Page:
Fleas cause discomfort, itching, and sometimes pain for cats. If cats are repeatedly bitten by fleas, they can become allergic to the bites. Constant scratching can cause open wounds that then become infected.

Since fleas bite cats and feed on their blood, a large enough flea infestation can lead to anemia, which means a reduction of red blood cells. Anemia can cause health issues for your cat.

Additionally, fleas can carry tapeworm larvae. If a cat eats an infected flea while grooming themselves, they will then have a tapeworm parasite. They can also carry other diseases such as Bartonella.

Cleaning Your Home

Getting the fleas off of your cat is important, but if the fleas are in your home, they can re-infest your cat. Fleas live in furniture and carpet fibers and seek out new hosts. They’ll find your cat, other animals in the home, and even people to bite and torment.

Once you give your cat a flea bath, it’s time to remove fleas from your home.

Vacuum all floors and carpets, paying special attention to cracks in the floorboards. Vacuum all furniture, including underneath and in between cushions. Remove any furniture covers, bedding, and curtains to wash them all in hot water.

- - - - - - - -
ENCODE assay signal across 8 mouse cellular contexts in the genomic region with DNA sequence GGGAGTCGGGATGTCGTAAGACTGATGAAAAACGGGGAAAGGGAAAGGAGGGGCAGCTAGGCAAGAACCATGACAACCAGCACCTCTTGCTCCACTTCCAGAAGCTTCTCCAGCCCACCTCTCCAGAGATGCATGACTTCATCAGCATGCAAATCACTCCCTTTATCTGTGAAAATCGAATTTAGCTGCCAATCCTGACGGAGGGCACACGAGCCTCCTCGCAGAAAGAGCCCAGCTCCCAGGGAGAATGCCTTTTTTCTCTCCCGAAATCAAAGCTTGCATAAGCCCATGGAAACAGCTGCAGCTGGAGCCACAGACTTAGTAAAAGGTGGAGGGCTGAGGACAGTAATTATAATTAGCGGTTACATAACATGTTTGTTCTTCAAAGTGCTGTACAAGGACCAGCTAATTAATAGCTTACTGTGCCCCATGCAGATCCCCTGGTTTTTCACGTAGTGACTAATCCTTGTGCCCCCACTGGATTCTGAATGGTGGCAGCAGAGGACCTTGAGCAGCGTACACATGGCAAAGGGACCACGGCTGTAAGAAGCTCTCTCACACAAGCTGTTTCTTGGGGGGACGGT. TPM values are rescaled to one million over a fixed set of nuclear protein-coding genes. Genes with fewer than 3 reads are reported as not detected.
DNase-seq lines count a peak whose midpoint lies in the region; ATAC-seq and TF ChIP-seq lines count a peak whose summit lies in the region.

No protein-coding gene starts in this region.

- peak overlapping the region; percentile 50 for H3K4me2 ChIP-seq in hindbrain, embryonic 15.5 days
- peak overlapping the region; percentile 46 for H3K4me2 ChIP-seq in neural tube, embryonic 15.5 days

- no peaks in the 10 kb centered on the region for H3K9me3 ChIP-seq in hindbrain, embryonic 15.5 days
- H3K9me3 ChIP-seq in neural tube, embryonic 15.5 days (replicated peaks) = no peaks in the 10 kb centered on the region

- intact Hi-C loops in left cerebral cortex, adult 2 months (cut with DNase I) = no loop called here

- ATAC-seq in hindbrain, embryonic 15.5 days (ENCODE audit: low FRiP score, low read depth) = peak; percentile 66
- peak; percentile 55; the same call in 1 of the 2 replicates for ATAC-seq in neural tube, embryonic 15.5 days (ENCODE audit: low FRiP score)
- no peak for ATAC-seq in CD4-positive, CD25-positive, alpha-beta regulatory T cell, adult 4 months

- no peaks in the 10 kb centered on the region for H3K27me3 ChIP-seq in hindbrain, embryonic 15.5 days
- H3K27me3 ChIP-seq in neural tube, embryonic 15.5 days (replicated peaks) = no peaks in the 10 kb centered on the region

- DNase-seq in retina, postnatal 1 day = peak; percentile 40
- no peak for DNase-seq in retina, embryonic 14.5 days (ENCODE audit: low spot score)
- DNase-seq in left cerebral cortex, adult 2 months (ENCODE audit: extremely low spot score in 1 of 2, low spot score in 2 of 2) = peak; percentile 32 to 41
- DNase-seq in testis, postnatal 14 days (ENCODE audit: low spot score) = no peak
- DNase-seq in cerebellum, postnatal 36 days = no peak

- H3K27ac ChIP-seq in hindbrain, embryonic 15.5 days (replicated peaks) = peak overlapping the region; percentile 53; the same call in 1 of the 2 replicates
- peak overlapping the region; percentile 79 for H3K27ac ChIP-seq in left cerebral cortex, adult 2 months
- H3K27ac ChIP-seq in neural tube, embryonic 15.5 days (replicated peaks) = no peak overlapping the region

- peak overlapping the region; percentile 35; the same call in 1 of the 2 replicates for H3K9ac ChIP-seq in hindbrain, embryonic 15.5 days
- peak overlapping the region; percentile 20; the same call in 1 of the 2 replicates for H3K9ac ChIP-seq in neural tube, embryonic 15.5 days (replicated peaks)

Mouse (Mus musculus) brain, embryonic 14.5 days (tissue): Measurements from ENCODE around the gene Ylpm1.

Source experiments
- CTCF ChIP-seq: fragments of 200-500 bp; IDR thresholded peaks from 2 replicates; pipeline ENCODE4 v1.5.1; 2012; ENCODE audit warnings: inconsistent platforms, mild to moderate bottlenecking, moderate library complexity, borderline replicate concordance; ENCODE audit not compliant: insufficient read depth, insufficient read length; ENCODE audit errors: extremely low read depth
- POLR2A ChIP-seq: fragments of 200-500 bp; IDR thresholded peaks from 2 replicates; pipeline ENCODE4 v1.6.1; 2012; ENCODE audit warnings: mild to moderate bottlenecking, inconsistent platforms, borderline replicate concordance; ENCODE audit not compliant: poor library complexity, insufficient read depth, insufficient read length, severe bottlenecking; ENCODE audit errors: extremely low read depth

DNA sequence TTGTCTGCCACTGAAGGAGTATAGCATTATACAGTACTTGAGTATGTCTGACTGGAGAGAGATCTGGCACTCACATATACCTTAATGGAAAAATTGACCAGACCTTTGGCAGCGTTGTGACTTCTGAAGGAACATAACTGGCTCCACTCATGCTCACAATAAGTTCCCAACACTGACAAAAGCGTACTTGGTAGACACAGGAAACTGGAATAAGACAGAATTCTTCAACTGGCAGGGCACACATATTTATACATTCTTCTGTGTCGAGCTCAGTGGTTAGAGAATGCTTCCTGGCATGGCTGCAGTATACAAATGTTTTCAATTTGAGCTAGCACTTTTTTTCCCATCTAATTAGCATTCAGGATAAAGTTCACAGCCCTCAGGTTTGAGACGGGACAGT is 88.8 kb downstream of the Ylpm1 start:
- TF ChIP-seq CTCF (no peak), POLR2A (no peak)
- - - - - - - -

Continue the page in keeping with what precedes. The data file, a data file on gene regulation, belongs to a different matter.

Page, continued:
If your pet’s bed is washable, wash that too. If it’s not, vacuum it as thoroughly as possible. You may also choose to replace it with a new one.

If you have access to a steam cleaner, use that on floors and carpets.

Wash all your cat’s food and water bowls, washable toys, and the litter box with hot, soapy water.

Once your home is flea-free, your cat is less likely to get them again.

divider-cat Summary

Cats aren’t known for liking baths, so having to give them a flea bath might not be a task that you’re looking forward to. Being prepared with the items that you need and a plan of action can make it easier for both you and your cat.

To stop flea baths from becoming a regular occurrence, speak to your vet about flea prevention. Keeping your cat flea-free can save them a great deal of discomfort and potential illnesses caused by the parasites. Your home, other pets, and members of your household will also be saved from these irritating insects.

We hope that you’ve learned tips and tricks from this article to help you if you need to give your cat a flea bath.

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Featured Image Credit: Csaba Deli, Shutterstock